Florenta: "I wanted to travel in search of opportunities - very well said. And in starting to travel, I've discovered my number one hobby: to travel."

Was winning the Elite Model Look in Romania what initially launched your career or had you already been booking lots of work prior to winning it?

Florenta: "Yes, everything started to change after winning the Elite Model Look competition."

"First of all, I understood that being different is an advantage and all I had to do to was to move to the right place for me and for my potential modeling career."

"I've worked during highschool for a local television as a model and for some music videos as well, but I didn't feel truly appreciated at that time and that place, honestly..."

Florenta PopaIn the beginning you took in a fair amount of cruel comments and name-calling from other young girls about being skinny. Have you ever run into any of these nasty girls since you have graced the covers of magazines, been in videos and walked the runways of the best designers in the world?

Florenta: "Hahaha! Yes, I remember. My high school collegues were not very nice to me. With some exceptions, of course."

When did you first realize you had accomplished the goal of being a successful model or did it unfold in your thoughts slowly. Ever have an "Aha" moment where you said to yourself "Wow - I did it!" ?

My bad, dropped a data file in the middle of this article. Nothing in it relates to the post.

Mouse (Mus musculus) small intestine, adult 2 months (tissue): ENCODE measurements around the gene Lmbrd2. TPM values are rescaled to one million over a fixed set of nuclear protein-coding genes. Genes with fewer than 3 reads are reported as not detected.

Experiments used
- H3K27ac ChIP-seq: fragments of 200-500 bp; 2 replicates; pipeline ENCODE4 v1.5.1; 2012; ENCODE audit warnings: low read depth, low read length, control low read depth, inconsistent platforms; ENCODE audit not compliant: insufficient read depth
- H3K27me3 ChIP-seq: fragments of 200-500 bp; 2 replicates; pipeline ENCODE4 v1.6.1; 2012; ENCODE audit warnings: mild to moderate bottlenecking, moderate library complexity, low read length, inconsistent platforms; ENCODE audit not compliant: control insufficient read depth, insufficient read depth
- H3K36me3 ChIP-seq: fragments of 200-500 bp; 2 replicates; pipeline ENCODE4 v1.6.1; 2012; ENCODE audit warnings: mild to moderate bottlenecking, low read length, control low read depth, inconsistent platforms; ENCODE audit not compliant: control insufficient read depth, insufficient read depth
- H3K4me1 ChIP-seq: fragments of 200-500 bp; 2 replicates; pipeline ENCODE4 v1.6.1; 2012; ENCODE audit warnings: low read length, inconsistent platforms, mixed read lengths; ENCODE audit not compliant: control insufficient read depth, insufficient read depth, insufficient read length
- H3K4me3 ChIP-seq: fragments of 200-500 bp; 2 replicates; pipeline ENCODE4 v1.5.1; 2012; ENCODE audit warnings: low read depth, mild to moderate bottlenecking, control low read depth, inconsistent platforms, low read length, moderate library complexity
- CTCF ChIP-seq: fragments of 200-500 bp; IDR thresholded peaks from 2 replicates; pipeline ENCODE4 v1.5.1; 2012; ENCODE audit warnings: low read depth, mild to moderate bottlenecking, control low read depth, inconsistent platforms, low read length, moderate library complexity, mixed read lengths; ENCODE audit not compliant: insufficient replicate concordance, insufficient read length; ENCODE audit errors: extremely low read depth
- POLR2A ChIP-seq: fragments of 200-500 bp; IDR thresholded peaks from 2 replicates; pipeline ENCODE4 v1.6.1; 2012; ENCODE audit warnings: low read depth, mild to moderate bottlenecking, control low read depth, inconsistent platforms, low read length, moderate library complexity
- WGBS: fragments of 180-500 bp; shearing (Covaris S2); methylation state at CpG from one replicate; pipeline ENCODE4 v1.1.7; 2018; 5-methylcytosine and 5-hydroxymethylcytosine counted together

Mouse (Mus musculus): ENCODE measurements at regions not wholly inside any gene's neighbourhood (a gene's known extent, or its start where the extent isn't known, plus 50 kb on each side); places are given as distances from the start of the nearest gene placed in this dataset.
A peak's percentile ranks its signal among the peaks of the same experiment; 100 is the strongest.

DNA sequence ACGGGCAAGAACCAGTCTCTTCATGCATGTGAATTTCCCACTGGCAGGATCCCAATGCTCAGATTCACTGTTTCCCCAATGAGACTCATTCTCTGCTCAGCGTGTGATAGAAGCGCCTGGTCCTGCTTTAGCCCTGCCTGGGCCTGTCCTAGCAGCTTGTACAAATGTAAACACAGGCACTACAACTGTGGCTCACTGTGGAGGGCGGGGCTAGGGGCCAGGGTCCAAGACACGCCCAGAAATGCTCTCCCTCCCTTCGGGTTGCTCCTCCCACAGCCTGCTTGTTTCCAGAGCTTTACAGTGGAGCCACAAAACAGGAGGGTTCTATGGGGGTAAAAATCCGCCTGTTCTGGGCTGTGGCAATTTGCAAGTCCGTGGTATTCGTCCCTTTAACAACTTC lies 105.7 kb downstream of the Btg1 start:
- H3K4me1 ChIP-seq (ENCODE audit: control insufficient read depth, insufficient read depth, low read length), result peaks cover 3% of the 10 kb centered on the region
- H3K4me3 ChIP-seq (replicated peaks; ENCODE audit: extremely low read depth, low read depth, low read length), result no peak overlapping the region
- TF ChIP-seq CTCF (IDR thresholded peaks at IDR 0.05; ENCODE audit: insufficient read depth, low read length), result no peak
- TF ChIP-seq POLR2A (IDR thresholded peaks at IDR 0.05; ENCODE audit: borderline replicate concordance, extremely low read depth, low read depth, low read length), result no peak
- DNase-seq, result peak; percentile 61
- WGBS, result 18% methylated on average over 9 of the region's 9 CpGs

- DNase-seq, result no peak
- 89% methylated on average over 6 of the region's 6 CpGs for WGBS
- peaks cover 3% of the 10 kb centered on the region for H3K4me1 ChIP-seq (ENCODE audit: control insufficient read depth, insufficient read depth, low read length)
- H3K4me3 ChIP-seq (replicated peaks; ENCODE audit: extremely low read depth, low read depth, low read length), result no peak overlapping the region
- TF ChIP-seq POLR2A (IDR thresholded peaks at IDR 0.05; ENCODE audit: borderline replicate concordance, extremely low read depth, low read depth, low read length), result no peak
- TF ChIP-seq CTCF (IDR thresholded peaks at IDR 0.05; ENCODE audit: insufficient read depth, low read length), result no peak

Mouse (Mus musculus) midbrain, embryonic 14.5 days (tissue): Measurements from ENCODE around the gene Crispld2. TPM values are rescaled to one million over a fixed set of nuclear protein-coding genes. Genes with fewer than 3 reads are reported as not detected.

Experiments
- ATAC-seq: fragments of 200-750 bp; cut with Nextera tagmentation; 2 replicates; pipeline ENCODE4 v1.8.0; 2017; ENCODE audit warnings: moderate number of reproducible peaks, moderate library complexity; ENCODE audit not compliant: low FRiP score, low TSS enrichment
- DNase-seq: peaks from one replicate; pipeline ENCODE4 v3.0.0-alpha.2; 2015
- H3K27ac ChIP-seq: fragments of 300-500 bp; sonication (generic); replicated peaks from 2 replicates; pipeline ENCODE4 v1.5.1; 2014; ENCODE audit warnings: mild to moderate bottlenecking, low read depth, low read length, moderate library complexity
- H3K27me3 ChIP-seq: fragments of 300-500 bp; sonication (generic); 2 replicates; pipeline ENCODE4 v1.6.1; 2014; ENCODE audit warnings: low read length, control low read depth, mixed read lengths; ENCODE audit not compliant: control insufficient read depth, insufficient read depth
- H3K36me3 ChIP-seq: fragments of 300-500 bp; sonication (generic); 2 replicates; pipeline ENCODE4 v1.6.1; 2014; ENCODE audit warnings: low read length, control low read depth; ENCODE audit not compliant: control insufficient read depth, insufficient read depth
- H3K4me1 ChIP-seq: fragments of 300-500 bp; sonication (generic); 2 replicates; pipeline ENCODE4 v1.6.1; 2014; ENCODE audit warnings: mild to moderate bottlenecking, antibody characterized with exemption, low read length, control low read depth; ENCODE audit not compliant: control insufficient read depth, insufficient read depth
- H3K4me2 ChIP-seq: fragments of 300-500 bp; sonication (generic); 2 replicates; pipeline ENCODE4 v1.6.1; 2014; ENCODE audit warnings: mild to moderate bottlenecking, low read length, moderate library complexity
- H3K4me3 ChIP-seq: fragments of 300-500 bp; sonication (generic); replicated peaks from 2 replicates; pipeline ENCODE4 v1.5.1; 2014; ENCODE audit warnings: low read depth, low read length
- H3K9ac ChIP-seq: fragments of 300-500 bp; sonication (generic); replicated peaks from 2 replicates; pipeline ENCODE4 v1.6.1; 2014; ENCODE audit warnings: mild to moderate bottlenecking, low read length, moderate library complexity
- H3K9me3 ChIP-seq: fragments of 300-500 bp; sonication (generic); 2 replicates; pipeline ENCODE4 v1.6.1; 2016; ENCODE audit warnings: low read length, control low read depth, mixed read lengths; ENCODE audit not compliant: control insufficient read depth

How does your family feel about your success as a very successful international model?

Florenta: "I never called myself a successful model. I realized that my dream came true after a long while. It might look from the outside that we are successful but, in fact, all of us were dealing with certain problems, we also receive negative answers from some agencies or modeling markets."

"It depends ... how do you define success? Some thoughts and lessons changed my perception on success. For instance, I felt unsuccessful when I was close to getting the Cavalli campaign, but I didn't get it."

"Or when an agency decided to send me back home because I gained few kilos. Then I realized that the real failure is not trying."

"And being successful means to do what you love without compromising, being able to rise again after you fall, being able to support yourself."

"My dad was the happiest dad ever, every single time he received my magazines and covers he went to everybody to show them. He passed away at the end of 2016, so he's my angel since then."